My approach to astrology was literate and didn’t sound like fortune telling or a personality quiz. In support of that, I brought my experience with A Course in Miracles, what I learned from my process in Holistic Therapy, and the benefits of my early tantric training.
My writing for Planet Waves became a way of synthesizing everything I had learned, from every facet of my life, and to frame a way to keep studying and learning, and developing myself as an artist and writer.
From the beginning, Planet Waves included gorgeous original artwork, with the first contributors being collage artist Via Keller and photographers Neal McDonough and Maria Henzler. Planet Waves became a refuge for artists — people who would rather stay awake and sensitive rather than numb out, shut down or become cynical. Our emphasis on beauty attracted people who appreciated the calm, warm vibe of the website.
We quickly became a refuge for news-averse people who wanted to stay in touch with world events, but preferred to have the story told in a gentle, engaging and interesting way, relevant to people. Before the days of the nonstop news feed, we served as an established source of information about developing events. When I began hearing from my readers that they would rather get the news from me than from CNN, I knew I was on the right track.
In this vein, our early coverage included discussion of the Cassini Space Probe, the Pacifica Radio/KPFA incident of 1999, the riot at the Woodstock 1999 festival, and the Burning Man festival (see coverage here).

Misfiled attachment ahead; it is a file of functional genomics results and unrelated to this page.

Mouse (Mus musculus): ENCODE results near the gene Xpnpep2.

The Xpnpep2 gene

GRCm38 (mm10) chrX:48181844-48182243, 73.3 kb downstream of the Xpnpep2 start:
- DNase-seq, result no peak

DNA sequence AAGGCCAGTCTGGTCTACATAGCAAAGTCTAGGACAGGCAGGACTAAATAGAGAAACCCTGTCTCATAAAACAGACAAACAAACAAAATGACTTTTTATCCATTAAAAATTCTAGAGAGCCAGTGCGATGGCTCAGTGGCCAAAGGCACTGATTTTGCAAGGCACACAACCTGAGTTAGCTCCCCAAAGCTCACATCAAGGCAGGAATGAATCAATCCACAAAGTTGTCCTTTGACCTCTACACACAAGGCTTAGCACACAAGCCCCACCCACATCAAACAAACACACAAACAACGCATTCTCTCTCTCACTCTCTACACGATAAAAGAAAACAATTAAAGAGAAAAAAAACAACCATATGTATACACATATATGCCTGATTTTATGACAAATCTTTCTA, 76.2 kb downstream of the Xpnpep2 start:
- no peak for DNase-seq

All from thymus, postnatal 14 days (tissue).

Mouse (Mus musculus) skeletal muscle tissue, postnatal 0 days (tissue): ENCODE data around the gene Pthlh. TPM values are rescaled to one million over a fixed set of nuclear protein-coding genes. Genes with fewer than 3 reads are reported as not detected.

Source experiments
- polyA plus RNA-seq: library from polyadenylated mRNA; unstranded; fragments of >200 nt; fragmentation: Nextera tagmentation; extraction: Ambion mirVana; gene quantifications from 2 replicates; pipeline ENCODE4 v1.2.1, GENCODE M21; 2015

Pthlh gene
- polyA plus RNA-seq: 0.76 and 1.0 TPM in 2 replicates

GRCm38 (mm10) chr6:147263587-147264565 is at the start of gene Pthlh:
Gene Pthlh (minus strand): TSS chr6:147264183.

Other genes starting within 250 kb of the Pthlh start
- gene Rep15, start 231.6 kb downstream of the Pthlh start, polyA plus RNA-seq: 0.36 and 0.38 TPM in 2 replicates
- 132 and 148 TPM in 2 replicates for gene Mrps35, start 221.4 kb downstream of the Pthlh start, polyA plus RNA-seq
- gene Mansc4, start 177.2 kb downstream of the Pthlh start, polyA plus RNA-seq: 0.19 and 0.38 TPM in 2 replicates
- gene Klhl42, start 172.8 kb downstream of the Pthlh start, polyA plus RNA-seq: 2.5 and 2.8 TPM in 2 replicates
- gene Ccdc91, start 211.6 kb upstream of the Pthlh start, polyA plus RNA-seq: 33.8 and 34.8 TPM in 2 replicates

Along the way, we’ve covered most major world events, including the dot-com crash of 2000, the Sept. 11, 2001, incident (we were early advocates for 911 Truth), the origins of the Iraq war, the Banda Aceh earthquake and tsunami of 2004, the 7/7 incident in London, the Fukushima nuclear incident, and just about all history-defining events, covered with an equal emphasis on getting the story right and understanding the astrology behind it. In many articles, I have offered a wide historical frame.
The Need for Context and Understanding
Today, two decades on, this idea seems more valuable than ever. The events of the world need context, for there to be proper witness. The events of our lives need context for us to understand them. This helps us see ourselves as part of the world, rather than as alienated from it. Astrology, used creatively, provides that context: a framework of both time and meaning, within which we’re all included.
The problem with what we call “the news” is that it lacks precisely this context. Meaning cannot exist without context; that is what we mean when we say meaning. The news typically lacks any connection to personal reality. It’s basically just narrative, data and viewpoint projected at us relentlessly.
No matter how accurate or insightful the news may be, it’s still many steps removed from you and your life, your choices, your actions and what troubles you. So for most people, it seems entirely irrelevant, which is compounded by how “important” everything is supposed to be.
Sadly, this is the thing that Rachel Maddow, The Daily Show, Fox News and Democracy Now! have in common. All evoke emotional responses, but personal reference points are nowhere to be found. Instead, writers and editors try to fluff up phony “personalization” of the news that includes things like holiday shopping advice and “human interest” stories. (I once parodied this by publishing an interview with a pencil sharpener.)